Skip to: Content
Skip to: Site Navigation
Skip to: Search


Stocks inch higher in record day on Wall Street

Stocks rallied in the closing minutes on Wall Street Friday, closing high enough to post new record highs for the Dow Jones industrial average and the Standard & Poor's 500 index. Profits at big banks Wells Fargo and JP Morgan came in better than expected, and that helped financial stocks. 

By Joshua FreedAP Business Writer / July 12, 2013

Specialist Peter Elkins, left, and trader Gordon Charlop work on the floor of the New York Stock Exchange Friday.

Richard Drew/AP

Enlarge

It was another record day on Wall Street — barely.

Skip to next paragraph

After spending most of Friday flat or down, stocks rallied at the last minute and closed slightly higher, just enough to post new record highs for the Dow Jones industrial average and the Standard & Poor's 500 index.

The gains were tiny. And the new record doesn't mean much for investors, who hardly have any more money now than they did a day earlier. But it is a sign that investors believe the market's rally this year may not be over yet.

The S&P 500 has closed higher seven days in a row. The last time it did that was in March.

Investors had to look past a pessimistic outlook from UPS, which said it was seeing a slowdown in U.S. industry. And in the afternoon, Boeing shares tanked after one of its 787s caught on fire in London, reviving fears of the troubles that plane had with smoldering batteries earlier this year.

Other economic news was mixed. Profits at big banks Wells Fargo and JP Morgan came in better than expected, and that helped financial stocks. But a University of Michigan measure of consumer sentiment came in lower than expected for this month.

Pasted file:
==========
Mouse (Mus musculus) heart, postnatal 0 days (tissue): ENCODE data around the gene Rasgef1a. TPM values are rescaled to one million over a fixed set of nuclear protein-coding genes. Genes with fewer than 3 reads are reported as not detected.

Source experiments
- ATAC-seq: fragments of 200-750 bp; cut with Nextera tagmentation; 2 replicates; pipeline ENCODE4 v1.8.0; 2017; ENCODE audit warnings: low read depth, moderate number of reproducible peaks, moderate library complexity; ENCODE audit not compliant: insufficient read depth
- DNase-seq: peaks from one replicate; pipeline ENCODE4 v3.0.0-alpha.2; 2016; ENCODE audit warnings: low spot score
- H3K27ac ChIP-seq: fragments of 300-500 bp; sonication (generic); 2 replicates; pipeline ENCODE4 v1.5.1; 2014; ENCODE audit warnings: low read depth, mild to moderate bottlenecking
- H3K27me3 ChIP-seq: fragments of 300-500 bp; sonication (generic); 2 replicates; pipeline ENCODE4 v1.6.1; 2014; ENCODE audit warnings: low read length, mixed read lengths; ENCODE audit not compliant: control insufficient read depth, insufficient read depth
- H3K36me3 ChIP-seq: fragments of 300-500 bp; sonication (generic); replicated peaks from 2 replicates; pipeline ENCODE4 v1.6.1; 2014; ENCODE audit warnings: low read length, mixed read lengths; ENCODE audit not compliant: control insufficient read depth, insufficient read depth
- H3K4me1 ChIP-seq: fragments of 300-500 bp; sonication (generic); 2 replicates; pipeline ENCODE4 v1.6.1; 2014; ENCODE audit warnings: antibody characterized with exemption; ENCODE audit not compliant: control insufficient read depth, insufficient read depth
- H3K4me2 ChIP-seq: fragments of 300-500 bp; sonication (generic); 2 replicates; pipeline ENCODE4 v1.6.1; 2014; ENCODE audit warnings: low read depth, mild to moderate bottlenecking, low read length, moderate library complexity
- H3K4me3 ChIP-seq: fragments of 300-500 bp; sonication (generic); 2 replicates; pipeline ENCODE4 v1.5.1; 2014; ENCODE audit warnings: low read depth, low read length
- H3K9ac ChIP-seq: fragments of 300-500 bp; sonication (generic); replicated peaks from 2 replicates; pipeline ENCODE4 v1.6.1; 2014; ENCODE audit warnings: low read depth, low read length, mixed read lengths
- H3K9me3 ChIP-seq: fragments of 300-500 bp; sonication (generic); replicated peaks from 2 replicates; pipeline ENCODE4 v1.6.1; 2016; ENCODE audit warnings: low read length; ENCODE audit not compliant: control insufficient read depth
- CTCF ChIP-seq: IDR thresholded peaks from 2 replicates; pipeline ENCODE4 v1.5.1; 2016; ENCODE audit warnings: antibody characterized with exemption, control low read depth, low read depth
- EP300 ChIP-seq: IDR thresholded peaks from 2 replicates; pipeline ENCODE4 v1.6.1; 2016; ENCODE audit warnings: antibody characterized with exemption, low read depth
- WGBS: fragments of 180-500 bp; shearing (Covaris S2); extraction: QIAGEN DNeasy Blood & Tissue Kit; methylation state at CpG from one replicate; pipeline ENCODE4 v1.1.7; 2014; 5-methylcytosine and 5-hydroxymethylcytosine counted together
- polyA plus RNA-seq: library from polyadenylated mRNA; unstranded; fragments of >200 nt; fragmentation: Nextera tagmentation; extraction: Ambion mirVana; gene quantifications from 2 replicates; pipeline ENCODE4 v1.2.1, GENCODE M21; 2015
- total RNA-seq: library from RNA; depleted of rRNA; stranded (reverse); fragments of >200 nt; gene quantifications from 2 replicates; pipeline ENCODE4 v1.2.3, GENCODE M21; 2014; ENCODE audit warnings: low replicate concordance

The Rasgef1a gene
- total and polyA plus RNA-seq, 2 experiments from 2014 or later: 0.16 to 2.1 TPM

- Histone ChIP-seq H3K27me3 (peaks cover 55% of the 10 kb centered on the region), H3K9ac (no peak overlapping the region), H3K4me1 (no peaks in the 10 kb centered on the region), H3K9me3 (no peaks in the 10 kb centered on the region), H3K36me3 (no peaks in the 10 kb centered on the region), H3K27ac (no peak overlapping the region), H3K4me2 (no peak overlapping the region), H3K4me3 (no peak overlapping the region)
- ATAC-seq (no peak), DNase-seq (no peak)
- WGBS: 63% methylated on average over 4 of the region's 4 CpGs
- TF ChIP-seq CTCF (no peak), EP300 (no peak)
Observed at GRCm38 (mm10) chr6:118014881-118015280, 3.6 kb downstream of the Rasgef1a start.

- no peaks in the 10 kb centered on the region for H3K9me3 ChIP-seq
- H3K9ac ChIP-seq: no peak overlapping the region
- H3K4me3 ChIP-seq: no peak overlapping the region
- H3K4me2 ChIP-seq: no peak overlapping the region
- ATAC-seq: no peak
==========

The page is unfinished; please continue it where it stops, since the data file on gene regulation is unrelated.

Investors will get a lot more information next week, when key reports on inflation and retail sales are due. That's also when the pace of company earnings reports picks up sharply. Results are due from the remaining big banks as well as General Electric, Intel, Microsoft and other industry bellwethers.

"This is the jump ball, this is the Lebron James of the market," said David Darst, chief investment strategist for Morgan Stanley Individual Investor Group, referring to the second-quarter earnings rush. "It's going to determine where the market goes."

The Dow closed up 3.38 points, just 0.02 percent, at 15,464.30. The Standard & Poor's 500 index rose 5.17 points, or 0.3 percent, to 1,680.19. Both indexes also closed at all-time highs on Thursday.

The Nasdaq composite edged up 21.78 points, or 0.6 percent, to 3,600.08. It's still well short of its record high of 5,048, set in March 2000.

The Russell 2000, which is made up of smaller companies, rose 3.35 points, or 0.3 percent, to close at 1,036.52.

All the big indexes are ahead for the week.

  • Weekly review of global news and ideas
  • Balanced, insightful and trustworthy
  • Subscribe in print or digital

Special Offer

 

Doing Good

 

What happens when ordinary people decide to pay it forward? Extraordinary change...

Danny Bent poses at the starting line of the Boston Marathon in Hopkinton, Mass.

After the Boston Marathon bombings, Danny Bent took on a cross-country challenge

The athlete-adventurer co-founded a relay run called One Run for Boston that started in Los Angeles and ended at the marathon finish line to raise funds for victims.

 
 
Become a fan! Follow us! Google+ YouTube See our feeds!